The following is an excerpt from a website written by David Thomas and reproduced with his kind permission. We hope to have some pictures to post soon but are awaiting clearance form the copyright owners. If you would like to read the full story you can read it on David’s excellent website about Dylan Thomas and his Aunties here.
David Jones, who was married to Dylan Thomas’ Great-Aunt Amy, was born in 1854, the son of a master mariner, Edwin, and his wife Eliza(?). Known as Dai Pilot, Jones was one of the most accomplished of Carmarthen Bay pilots. He had also, since the age of 18, been a member of the Ferryside lifeboat. He had been awarded a Silver Medal by the Norwegian King for the rescue in March 1901 of the Australia, a Norwegian ship carrying coal which had been driven ashore between Laugharne and Pendine in a severe gale. It took two and a half hours “of extremely difficult rowing” just to reach the vessel.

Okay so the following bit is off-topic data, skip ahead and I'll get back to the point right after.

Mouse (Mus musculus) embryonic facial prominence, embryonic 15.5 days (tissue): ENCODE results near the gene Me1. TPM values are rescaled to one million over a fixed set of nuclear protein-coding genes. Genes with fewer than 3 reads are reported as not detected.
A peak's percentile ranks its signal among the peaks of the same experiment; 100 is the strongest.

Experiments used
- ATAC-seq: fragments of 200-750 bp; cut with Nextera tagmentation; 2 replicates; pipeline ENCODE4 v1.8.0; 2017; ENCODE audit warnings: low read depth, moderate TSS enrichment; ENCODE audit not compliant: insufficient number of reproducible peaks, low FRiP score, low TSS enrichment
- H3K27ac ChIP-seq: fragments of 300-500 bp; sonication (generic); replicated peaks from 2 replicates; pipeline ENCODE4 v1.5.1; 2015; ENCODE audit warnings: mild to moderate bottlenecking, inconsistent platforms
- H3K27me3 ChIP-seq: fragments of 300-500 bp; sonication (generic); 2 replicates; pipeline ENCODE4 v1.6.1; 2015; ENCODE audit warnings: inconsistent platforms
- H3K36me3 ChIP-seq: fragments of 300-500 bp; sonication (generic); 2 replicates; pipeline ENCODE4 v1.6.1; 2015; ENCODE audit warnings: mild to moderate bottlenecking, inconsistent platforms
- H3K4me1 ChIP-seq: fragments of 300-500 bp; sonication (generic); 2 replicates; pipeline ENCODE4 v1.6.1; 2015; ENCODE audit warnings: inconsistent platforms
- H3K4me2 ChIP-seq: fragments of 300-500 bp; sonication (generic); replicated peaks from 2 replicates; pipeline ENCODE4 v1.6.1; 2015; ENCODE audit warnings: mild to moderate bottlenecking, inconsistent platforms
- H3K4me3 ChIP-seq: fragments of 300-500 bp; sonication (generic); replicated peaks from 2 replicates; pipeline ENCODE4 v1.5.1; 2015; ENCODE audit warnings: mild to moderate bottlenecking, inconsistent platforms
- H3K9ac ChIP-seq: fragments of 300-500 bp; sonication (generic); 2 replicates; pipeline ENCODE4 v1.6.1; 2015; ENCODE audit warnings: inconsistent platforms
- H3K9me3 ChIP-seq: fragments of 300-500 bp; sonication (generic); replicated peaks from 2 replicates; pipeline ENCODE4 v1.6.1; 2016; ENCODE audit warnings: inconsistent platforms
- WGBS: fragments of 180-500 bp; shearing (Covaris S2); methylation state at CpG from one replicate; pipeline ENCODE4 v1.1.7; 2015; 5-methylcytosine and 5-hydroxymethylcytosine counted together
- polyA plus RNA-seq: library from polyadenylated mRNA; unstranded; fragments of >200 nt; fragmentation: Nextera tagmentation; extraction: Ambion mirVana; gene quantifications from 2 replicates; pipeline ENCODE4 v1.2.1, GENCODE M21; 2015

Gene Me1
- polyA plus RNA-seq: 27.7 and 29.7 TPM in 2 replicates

Jones rescued another Norwegian ship, the Signe, in March 1905 from Cefn Sidan sands, in a gale so wild that the Burry Port lifeboat had failed to reach the wreck: “The Cefn was a fury of waters, boiling with the incensate anger of wind and sea.” This time, Jones received the Silver Medal from the RNLI.
On October 30 1925, whilst 71 years of age, he was coxswain on another successful rescue from the sands of the SV Paul, a German ship loaded with timber, driven onto the sands in a severe storm and thick fog. The lifeboat, under sail, reached the Paul in difficult conditions, only to be told that eleven of the crew had taken to a small boat. Jones set off in the fog, and found them a mile away drifting out to sea. After taking them on board, he returned to the Paul and took off the remaining five crew members. “When about to sail for the shore there was a slight delay, as Capt. Bade suddenly remembered that a favourite pet of his -a canary – was left aboard, and one of the men promptly boarded the wreck and brought the bird safely along to its owner.”
David Jones had been a member of the Ferryside lifeboat crew for fifty-six years, of which thirty-six had been as its coxswain or, from 1891, its chief coxswain.